Research Papers: Hydrodynamic Lubrication

Surface Roughness Effects in the Region Between High Wave Number and High Bearing Number Limited Lubricant Flows

[+] Author and Article Information
James White

6017 Glenmary Road,
Knoxville, TN 37919

Contributed by the Tribology Division of ASME for publication in the Journal of Tribology. Manuscript received December 11, 2012; final manuscript received May 11, 2013; published online July 3, 2013. Assoc. Editor: Mihai Arghir.

J. Tribol 135(4), 041706 (Jul 03, 2013) (16 pages) Paper No: TRIB-12-1227; doi: 10.1115/1.4024709 History: Received December 11, 2012; Revised May 11, 2013

The ability to predict surface roughness effects is now well established for gas bearings that satisfy the requirements for either high wave number–limited or high bearing number–limited conditions. However, depending on the parameters involved, a given bearing configuration may not satisfy either of these limited requirements for analysis of roughness effects. Well-established methods for the analysis of surface roughness effects on gas lubrication are not yet available outside of these two limited regions. With that as motivation, this paper then reports an analytical investigation of rough surface gas-bearing effects for the region bounded on one side by high wave number–limited conditions and on the other by high bearing number–limited effects. It emphasizes the gas-bearing region, where shear-driven flow rate and pressure-driven flow rate due to surface roughness are of the same order of magnitude. This paper makes use of the compressible continuum form of the Reynolds equation of lubrication together with multiple-scale analysis to formulate a governing lubrication equation appropriate for the analysis of striated roughness effects collectively subject to high bearing number (Λ), high inverse roughness length scale (β), and unity order of magnitude-modified bearing number based on roughness length scale (Λ2=Λ/β=O(1)). The resulting lubrication equation is applicable for both moving and stationary roughness and can be applied in either averaged or un-averaged form. Several numerical examples and comparisons are presented. Among them are results that illustrate an increased sensitivity of bearing force to modified bearing number for Λ2=O(1). With Λ2 in this range, bearings with either moving or stationary roughness exhibit increased force sensitivities, but the effects act in opposite ways. That is, while an increase in modified bearing number causes a decrease in force for stationary roughness, the same increase in modified bearing number causes an increase in force for moving roughness.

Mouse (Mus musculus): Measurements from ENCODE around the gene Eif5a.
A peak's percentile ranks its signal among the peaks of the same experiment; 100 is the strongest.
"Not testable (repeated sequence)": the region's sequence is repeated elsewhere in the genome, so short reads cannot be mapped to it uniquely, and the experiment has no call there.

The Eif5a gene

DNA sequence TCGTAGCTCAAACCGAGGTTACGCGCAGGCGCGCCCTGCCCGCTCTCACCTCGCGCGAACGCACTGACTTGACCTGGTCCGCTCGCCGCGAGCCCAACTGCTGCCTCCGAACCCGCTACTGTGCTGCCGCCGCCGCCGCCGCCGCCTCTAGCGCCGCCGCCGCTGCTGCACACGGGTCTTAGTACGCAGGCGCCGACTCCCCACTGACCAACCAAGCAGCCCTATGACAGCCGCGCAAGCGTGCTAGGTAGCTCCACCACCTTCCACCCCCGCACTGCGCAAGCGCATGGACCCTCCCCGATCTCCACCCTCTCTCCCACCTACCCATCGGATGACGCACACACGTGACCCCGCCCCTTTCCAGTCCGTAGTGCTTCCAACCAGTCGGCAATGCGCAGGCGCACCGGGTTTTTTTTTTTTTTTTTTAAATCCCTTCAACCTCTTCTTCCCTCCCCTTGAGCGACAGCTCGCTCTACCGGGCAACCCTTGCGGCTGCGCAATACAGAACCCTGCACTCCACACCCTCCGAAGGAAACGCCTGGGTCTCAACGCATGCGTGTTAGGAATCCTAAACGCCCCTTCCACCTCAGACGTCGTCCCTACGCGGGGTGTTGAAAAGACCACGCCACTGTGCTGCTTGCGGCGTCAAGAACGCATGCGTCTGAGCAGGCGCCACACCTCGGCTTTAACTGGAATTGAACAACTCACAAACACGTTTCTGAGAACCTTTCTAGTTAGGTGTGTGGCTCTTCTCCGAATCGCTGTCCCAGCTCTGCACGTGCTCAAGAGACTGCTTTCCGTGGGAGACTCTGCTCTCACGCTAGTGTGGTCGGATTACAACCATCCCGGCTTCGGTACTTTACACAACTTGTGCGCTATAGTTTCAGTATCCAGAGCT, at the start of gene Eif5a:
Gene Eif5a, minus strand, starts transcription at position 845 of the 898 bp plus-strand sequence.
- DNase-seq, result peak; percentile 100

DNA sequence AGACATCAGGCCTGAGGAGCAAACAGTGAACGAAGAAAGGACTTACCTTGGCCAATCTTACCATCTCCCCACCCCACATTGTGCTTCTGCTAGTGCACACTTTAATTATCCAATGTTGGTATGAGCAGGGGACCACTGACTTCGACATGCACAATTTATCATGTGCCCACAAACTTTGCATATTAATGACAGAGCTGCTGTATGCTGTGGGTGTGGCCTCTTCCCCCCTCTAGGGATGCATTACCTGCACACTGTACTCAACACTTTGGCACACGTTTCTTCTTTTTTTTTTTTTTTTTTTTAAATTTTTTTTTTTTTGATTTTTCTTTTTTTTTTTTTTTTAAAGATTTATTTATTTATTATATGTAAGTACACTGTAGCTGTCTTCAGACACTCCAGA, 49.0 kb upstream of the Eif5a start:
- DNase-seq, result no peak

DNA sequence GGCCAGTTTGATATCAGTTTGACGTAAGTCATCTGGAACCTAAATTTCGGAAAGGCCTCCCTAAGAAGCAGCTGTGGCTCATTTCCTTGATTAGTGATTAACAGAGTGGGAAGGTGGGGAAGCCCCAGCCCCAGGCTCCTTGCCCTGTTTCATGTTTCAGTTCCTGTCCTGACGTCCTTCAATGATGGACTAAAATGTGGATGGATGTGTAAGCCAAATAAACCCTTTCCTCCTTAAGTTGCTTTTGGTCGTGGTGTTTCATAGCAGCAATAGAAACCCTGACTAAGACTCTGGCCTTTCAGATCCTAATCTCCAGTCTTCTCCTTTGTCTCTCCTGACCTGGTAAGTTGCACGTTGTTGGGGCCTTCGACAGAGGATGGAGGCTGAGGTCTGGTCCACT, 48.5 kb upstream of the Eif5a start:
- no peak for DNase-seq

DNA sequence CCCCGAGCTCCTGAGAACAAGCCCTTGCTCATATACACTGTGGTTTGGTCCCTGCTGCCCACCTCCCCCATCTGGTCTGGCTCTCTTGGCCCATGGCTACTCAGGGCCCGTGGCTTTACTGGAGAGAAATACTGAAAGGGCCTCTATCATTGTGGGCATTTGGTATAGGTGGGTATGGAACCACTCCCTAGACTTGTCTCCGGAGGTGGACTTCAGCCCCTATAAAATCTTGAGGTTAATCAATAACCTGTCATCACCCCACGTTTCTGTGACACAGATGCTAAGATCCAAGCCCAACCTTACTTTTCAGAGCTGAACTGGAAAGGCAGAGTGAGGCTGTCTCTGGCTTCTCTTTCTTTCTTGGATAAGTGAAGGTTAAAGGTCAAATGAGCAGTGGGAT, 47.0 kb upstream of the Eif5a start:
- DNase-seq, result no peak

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Fig. 1

Surface roughness configurations: (a) stationary roughness; (b) moving roughness

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Fig. 2

Ensemble-averaged pressure profiles with stationary roughness for several values of Λ2 with (ɛ = 0.5): (a) h0 = 2; (b) h0 = 3

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Fig. 3

Clearance profiles near the bearing inlet for stationary roughness

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Fig. 4

Effect of modified bearing number and h0 on the unaveraged bearing performance for stationary roughness and two different inlet conditions (ɛ = 0.5): (a) net force ratio Fnet/Fnet,Λ2→∞; (b) mass flow rate ratio m·/m·Λ2→∞

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Fig. 5

Unaveraged pressure profile segments for stationary roughness as a function of the x coordinate with two different inlet conditions, 100 waves, and (h0 = 2,ɛ = 0.5,Λ2 = 1)

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Fig. 6

Unaveraged pressure profile segments for stationary roughness as a function of the x coordinate with two different inlet conditions, 100 waves, and (h0 = 2,ɛ = 0.5): (a) Λ2 = 0.1; (b) Λ2 = 10; (c) Λ2 = 100

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Fig. 7

Time- and space-averaged profiles for moving surface roughness and (h0 = 3,ɛ = 0.5): (a) the product (p0h)AVG as a function of the x coordinate and Λ2; (b) the averaged pressure (p0)AVG as a function of the x coordinate and Λ2

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Fig. 8

Moving and stationary roughness pressure profiles averaged after solution of the unaveraged lubrication equation with (h0 = 3,ɛ = 0.5,Λ2 = 1)

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Fig. 9

Ensemble-averaged solutions for stationary roughness with (ɛ = 0.5): (a) net force ratio Fnet/Fnet,Λ2→∞ as a function of (Λ2,h0); (b) mass flow rate ratio m·/m·Λ2→∞ as a function of (Λ2,h0)

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Fig. 10

Time-averaged solutions for moving roughness with (ɛ = 0.5): (a) net force ratio Fnet/Fnet,Λ2→∞ as a function of (Λ2,h0); (b) mass flow rate ratio m·/m·Λ2→∞ as a function of (Λ2,h0)

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Fig. 11

Mass flow rate function m·/(Λh0) as a function of ɛ and Λ2 for (h0 = 2)

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Fig. 12

Force profiles as a function of roughness amplitude for several values of modified bearing number with (h0 = 2): (a) comparison of the force parameter Fnet/Fnet,ɛ = 0 for ensemble-averaged stationary roughness and time-averaged moving roughness; (b) ratio of ensemble-averaged stationary roughness net force to time-averaged moving roughness net force Fnet,stationary/Fnet,moving



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